Kuala Lumpur: Debris found on an Indian Ocean island last week is from MH370, Malaysia`s prime minister announced on Thursday, confirming for the first time that the plane which mysteriously disappeared 17 months ago had crashed.
"Today, 515 days since the plane disappeared, it is with a very heavy heart that I must tell you that an international team of experts has conclusively confirmed that the aircraft debris found on Reunion Island is indeed from MH370," Prime Minister Najib Razak told reporters.
"We now have physical evidence that, as I announced on 24th March last year, flight MH370 tragically ended in the southern Indian Ocean."
Najib`s announcement ended an agonising wait for families of the 239 passengers and crew who had demanded concrete proof of what happened to their missing loves ones.
But next-of-kin, investigators, and the aviation industry were still left with the vexing question of what caused the Malaysia Airlines Boeing 777 aircraft to inexplicably divert on a flight from Kuala Lumpur to Beijing on March 8, 2014.
Some relatives in Malaysia told AFP after the announcement that it brought no emotional closure as long as the final resting place of their loved ones, and the cause of the plane`s disappearance, remained a mystery.
"Now I want to know where the main body of the plane is so that we can take out the passengers and get the black box so we can know what happened. Only that, for us, will be full closure," said Jacquita Gonzales, wife of MH370 chief steward Patrick Gomes.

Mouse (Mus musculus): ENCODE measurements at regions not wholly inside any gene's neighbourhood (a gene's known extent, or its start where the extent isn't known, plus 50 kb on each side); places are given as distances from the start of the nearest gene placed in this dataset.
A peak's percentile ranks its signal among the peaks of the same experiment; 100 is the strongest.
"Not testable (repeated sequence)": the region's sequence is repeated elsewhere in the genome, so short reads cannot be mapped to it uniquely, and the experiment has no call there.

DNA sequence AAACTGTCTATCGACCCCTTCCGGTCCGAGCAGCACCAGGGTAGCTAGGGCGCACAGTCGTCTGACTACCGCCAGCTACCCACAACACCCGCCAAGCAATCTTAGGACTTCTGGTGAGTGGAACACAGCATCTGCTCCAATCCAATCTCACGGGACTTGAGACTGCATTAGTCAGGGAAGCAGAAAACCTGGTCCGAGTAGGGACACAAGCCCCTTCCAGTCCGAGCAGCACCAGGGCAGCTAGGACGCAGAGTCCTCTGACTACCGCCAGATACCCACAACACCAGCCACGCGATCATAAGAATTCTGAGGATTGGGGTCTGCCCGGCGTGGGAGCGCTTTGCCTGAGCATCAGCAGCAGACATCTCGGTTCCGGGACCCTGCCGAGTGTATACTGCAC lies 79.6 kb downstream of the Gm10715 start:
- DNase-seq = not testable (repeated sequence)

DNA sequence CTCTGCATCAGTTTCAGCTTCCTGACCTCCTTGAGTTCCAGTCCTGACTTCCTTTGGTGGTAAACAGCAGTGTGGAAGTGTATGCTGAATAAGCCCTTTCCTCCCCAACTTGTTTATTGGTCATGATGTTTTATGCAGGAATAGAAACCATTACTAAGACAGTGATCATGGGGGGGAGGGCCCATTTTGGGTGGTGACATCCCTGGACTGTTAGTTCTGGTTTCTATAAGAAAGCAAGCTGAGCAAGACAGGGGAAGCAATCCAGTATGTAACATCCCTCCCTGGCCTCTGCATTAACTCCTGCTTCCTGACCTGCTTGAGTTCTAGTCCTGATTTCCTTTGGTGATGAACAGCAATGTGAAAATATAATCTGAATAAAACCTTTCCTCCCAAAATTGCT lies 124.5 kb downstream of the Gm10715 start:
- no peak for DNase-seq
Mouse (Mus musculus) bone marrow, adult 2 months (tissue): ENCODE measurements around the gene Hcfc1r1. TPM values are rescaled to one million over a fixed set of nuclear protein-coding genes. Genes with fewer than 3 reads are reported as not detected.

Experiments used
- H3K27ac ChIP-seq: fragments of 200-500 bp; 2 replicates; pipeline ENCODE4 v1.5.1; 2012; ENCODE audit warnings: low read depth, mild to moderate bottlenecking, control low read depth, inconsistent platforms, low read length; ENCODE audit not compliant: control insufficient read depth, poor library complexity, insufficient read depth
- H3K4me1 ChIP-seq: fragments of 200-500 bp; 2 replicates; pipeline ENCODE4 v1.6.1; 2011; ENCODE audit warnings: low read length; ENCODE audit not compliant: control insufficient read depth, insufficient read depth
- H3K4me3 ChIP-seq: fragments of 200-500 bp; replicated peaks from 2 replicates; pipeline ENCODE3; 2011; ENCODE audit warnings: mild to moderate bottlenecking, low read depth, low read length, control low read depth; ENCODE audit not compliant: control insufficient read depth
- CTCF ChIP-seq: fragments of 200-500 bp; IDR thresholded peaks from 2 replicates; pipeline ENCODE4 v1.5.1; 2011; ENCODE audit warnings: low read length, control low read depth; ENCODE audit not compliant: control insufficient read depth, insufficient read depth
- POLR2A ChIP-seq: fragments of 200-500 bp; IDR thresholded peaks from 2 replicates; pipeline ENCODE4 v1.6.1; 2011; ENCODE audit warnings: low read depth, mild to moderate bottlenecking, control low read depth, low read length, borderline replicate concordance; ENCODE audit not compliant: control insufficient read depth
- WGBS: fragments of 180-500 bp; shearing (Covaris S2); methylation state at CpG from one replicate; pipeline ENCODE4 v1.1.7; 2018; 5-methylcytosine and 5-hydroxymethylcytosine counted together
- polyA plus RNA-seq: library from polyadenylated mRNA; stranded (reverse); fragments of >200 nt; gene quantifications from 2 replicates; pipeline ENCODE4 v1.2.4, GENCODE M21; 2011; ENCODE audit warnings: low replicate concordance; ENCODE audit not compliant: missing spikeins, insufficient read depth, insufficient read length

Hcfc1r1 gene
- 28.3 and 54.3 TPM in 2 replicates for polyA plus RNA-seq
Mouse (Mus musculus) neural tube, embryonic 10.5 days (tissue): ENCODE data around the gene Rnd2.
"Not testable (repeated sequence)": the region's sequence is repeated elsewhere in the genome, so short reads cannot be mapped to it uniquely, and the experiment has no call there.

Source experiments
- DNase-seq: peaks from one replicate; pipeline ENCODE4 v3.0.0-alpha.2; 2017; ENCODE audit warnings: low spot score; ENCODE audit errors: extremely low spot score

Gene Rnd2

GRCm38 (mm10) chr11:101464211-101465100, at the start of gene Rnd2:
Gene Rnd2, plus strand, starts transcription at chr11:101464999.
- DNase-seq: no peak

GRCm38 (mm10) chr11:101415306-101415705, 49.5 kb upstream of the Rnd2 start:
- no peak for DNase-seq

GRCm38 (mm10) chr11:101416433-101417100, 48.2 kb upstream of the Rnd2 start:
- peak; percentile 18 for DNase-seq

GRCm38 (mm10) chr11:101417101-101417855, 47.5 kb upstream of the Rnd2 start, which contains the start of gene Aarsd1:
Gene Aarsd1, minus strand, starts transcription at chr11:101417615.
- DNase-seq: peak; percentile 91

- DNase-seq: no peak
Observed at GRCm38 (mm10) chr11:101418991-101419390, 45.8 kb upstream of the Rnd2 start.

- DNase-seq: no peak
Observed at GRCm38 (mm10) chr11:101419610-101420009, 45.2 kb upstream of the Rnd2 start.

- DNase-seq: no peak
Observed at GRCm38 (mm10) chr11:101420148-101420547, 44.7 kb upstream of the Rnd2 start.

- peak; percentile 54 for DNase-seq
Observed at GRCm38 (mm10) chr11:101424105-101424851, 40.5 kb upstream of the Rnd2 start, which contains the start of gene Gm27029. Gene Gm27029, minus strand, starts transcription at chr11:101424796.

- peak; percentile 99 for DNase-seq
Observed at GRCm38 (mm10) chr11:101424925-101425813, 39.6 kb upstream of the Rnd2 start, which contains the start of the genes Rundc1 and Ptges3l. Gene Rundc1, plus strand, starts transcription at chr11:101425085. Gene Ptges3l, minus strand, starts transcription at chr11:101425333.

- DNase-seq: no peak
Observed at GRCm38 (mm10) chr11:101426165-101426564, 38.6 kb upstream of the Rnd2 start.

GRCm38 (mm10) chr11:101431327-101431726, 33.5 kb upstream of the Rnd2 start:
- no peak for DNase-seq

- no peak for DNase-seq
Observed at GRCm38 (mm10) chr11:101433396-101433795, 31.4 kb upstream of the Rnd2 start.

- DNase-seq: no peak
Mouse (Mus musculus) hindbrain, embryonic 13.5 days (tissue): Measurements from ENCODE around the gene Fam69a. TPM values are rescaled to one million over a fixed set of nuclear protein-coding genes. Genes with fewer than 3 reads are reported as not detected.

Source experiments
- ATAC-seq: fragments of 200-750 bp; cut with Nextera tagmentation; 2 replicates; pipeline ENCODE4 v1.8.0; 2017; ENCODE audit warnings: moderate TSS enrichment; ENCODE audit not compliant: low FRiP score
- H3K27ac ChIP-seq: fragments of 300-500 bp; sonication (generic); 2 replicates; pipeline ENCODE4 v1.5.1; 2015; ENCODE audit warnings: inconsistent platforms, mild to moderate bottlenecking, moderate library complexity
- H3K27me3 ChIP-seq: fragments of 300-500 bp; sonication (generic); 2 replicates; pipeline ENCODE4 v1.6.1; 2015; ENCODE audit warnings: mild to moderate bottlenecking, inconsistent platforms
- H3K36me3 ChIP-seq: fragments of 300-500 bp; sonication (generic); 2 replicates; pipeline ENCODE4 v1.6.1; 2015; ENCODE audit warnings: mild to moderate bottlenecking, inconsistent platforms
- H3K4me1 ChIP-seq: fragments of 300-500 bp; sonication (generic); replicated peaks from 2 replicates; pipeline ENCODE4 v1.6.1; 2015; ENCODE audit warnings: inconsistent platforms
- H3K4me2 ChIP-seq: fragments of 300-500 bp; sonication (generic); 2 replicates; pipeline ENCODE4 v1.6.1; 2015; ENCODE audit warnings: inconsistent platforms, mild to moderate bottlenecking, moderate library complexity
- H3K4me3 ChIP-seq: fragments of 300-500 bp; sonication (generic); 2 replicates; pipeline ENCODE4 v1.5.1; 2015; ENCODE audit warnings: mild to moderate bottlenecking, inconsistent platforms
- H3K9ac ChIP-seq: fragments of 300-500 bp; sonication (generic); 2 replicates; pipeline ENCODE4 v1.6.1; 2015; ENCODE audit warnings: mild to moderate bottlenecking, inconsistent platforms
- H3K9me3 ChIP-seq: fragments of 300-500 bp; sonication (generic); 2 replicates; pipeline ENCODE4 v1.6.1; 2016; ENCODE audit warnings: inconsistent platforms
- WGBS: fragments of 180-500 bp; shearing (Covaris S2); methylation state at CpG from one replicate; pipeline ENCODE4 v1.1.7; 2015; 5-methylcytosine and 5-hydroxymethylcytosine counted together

Najib gave no indication that the analysis of the debris yielded any clues.
He stressed in his announcement that, despite the largest search effort in aviation history and investigations by leading aviation experts, the case of MH370 remained a mystery.
"The days, weeks and months that followed have been a period of torment for the families of those on board," Najib said.
"I would like to assure all those affected by this tragedy that the government of Malaysia is committed to do everything within our means to find out the truth of what happened," he said.
"MH370`s disappearance marked us as a nation. We mourn with you, as a nation."
The flight veered out over the Indian Ocean, apparently flying for more than six hours after its communications and tracking systems were shut off.
The piece of debris, a wing component called a flaperon, was found last week on a beach on the remote French island of La Reunion, near Madagascar.
It was flown to the French city of Toulouse, where it was examined on Wednesday by French and Malaysian technical experts, and representatives from Boeing, to determine any link to MH370.
Many relatives have accused Malaysia`s government and the airline of a bungled response to the disaster, possible cover-up, and insensitive treatment of families, charges that are vehemently denied.
"I`m still not satisfied. There are still so many questions left unanswered, so many holes in the puzzle," said Lee Khim Fatt, whose wife, Foong Wai Yueng, was a flight attendant.
"Until today we have no answers. Don`t just show me a flaperon. Show me more. Answer the questions."